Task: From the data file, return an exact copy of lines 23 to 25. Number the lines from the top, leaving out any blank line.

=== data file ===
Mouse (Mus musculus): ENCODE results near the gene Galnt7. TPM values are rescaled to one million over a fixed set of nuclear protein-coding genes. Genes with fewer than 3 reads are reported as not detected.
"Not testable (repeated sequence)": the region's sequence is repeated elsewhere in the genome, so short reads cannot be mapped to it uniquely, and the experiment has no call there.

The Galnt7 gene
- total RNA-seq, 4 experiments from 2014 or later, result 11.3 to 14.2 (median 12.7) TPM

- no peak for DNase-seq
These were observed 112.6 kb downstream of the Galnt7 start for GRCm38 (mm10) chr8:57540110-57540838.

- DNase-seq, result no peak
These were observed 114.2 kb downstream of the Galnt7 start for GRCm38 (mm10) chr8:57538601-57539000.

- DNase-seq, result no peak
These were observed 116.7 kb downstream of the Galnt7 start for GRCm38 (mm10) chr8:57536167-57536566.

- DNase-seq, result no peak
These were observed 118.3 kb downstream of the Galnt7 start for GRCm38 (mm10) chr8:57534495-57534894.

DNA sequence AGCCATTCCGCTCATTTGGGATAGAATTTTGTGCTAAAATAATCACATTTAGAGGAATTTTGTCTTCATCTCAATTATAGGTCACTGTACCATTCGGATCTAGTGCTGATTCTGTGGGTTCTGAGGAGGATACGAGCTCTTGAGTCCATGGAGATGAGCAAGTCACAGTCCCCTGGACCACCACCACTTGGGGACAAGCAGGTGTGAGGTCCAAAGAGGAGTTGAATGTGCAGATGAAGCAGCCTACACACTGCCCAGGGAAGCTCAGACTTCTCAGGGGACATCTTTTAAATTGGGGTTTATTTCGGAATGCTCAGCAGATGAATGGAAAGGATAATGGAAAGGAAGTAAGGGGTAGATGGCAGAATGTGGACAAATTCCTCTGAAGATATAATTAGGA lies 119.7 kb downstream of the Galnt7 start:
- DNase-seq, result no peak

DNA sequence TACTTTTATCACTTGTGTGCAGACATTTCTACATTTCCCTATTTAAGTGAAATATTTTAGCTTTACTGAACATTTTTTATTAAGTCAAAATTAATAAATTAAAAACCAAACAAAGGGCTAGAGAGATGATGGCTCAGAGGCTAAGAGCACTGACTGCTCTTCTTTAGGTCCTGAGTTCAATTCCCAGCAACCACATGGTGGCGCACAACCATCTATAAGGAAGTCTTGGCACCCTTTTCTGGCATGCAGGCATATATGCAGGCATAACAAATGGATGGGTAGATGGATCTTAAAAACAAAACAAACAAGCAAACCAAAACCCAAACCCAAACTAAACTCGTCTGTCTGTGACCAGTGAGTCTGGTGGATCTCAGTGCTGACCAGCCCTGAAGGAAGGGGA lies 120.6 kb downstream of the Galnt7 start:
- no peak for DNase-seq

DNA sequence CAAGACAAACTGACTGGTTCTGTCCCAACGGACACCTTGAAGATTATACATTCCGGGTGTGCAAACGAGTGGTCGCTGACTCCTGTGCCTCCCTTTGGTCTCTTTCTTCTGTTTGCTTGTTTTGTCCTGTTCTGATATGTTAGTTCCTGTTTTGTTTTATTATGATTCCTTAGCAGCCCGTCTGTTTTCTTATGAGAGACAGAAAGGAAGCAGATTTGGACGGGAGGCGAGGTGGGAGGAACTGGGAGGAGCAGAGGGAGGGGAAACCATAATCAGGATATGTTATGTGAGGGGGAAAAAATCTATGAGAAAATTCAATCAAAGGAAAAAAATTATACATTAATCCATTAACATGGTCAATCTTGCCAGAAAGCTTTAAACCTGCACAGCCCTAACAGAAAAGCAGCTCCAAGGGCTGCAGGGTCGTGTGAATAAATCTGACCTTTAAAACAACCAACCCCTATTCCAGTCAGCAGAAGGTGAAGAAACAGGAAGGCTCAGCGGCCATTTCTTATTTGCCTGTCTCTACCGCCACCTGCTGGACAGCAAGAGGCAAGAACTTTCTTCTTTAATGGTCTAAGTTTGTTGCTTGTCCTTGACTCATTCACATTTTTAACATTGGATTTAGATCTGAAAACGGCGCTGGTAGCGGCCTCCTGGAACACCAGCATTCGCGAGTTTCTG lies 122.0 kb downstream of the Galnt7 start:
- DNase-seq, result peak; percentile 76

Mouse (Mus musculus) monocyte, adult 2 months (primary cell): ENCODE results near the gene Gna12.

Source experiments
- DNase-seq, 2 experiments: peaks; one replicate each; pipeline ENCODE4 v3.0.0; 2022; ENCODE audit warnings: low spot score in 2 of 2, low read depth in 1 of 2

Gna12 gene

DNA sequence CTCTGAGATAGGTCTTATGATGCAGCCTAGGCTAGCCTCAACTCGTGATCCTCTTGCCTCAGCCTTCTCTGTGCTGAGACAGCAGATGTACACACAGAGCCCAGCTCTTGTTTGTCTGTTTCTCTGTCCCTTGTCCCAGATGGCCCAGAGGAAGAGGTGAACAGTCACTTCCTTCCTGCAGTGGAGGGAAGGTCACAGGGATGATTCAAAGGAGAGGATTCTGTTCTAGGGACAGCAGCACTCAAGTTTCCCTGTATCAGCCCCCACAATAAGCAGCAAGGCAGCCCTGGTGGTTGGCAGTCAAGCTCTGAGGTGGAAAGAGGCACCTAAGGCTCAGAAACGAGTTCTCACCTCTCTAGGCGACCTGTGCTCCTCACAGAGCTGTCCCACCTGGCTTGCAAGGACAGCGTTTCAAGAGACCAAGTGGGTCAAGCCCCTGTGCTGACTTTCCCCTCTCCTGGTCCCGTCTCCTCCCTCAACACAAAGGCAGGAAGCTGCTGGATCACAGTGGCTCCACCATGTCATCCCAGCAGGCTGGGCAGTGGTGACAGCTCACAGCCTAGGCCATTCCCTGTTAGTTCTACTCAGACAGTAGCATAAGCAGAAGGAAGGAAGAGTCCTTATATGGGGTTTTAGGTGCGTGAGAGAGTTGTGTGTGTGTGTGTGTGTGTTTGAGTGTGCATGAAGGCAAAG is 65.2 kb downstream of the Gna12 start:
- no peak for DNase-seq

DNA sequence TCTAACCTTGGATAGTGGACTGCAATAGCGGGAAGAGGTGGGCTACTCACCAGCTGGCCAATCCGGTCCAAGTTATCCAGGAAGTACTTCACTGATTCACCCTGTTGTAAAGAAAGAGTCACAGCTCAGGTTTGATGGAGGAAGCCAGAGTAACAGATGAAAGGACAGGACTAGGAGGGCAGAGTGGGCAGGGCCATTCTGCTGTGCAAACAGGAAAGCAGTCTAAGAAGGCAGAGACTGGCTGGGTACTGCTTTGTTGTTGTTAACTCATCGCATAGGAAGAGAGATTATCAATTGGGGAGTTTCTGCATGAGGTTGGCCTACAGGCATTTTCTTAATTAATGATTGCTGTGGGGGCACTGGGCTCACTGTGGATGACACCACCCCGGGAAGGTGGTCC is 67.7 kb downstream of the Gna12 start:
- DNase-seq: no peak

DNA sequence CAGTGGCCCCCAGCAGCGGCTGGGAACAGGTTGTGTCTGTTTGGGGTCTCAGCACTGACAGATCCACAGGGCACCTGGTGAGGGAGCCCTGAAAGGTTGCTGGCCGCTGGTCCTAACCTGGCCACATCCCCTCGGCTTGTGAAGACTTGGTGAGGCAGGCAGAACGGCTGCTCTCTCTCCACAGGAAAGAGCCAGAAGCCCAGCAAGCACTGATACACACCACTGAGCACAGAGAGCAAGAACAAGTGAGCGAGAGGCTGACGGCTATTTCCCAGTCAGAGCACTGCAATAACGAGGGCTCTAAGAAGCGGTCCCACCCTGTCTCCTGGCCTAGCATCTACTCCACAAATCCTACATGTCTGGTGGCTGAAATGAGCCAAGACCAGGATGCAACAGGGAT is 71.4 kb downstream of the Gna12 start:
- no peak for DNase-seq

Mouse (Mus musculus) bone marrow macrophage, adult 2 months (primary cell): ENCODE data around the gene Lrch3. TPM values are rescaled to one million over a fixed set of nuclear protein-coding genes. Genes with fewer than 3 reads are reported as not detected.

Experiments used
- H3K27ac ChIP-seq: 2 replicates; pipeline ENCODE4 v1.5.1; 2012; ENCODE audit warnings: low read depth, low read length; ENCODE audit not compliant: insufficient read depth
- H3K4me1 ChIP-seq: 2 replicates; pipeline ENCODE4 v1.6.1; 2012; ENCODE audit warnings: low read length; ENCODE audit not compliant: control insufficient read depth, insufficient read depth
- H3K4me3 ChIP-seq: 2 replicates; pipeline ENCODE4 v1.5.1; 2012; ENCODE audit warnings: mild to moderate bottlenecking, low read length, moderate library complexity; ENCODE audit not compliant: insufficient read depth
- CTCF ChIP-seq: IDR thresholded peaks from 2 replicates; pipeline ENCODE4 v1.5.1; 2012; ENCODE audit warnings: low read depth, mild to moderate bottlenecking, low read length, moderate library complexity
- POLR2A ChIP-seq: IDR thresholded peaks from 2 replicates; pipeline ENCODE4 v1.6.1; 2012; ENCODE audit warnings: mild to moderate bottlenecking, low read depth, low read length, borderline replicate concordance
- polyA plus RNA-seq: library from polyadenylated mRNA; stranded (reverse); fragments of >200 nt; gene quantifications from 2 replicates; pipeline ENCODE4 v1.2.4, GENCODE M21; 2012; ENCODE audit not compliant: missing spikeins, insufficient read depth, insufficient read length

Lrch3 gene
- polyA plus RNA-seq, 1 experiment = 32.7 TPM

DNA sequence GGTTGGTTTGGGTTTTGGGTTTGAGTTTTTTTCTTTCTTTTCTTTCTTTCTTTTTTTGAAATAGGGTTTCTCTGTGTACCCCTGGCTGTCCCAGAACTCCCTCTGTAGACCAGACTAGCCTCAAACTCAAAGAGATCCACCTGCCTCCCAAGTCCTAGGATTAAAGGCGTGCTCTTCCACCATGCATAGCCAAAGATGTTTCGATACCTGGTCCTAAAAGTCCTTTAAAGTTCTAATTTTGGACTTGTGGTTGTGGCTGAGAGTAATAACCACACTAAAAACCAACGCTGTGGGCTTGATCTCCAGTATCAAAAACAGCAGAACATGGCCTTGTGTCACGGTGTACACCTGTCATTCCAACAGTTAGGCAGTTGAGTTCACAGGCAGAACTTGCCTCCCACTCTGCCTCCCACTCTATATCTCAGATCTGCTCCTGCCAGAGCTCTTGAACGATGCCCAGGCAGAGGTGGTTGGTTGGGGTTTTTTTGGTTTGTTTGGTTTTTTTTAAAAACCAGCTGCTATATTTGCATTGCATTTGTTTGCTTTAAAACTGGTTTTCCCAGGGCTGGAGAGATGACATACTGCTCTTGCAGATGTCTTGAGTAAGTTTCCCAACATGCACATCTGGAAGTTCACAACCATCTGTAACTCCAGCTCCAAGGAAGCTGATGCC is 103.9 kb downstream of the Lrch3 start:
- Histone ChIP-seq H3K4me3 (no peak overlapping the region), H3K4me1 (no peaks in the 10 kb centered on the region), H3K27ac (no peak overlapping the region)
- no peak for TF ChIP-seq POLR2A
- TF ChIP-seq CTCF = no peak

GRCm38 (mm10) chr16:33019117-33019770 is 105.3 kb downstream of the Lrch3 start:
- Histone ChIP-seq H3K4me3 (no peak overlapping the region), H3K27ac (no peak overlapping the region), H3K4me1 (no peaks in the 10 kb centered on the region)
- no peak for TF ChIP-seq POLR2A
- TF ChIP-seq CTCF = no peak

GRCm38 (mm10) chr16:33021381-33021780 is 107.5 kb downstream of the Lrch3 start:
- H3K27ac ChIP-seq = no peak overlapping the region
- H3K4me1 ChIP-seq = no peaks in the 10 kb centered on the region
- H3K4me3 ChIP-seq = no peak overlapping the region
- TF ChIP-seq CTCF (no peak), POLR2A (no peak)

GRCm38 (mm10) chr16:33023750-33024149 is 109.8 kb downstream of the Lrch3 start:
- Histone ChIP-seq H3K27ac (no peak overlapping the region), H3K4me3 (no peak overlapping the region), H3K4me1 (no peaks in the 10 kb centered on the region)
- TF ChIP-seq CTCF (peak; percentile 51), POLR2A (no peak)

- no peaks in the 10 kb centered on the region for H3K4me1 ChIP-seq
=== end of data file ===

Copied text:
DNA sequence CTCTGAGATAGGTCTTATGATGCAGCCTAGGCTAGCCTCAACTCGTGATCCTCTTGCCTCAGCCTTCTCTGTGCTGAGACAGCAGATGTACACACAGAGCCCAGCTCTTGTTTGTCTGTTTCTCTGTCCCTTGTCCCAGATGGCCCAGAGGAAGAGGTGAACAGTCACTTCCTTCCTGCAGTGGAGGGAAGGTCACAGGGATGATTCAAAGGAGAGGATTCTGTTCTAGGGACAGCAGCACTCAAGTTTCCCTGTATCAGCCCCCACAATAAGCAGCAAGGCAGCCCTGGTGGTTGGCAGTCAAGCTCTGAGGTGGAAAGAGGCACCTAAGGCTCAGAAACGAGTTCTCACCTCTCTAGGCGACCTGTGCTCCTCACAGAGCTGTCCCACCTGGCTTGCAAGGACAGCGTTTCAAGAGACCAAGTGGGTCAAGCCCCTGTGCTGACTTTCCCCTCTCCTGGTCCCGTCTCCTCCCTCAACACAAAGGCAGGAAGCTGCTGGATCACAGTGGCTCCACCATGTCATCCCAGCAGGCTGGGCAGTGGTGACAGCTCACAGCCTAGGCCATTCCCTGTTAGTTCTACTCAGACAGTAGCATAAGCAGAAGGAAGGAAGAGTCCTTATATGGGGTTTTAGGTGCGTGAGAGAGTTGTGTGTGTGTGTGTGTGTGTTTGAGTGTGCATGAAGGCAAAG is 65.2 kb downstream of the Gna12 start:
- no peak for DNase-seq

DNA sequence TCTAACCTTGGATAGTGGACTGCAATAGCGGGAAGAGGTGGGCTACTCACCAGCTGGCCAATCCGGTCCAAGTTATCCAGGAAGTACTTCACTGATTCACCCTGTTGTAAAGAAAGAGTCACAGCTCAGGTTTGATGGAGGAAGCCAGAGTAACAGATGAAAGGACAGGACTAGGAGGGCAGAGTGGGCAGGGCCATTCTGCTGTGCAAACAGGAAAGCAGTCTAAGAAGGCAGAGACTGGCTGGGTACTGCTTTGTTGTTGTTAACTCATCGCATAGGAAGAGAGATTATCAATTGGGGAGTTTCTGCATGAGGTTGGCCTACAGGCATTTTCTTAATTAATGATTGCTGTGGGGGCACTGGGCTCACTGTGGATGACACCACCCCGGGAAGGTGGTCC is 67.7 kb downstream of the Gna12 start: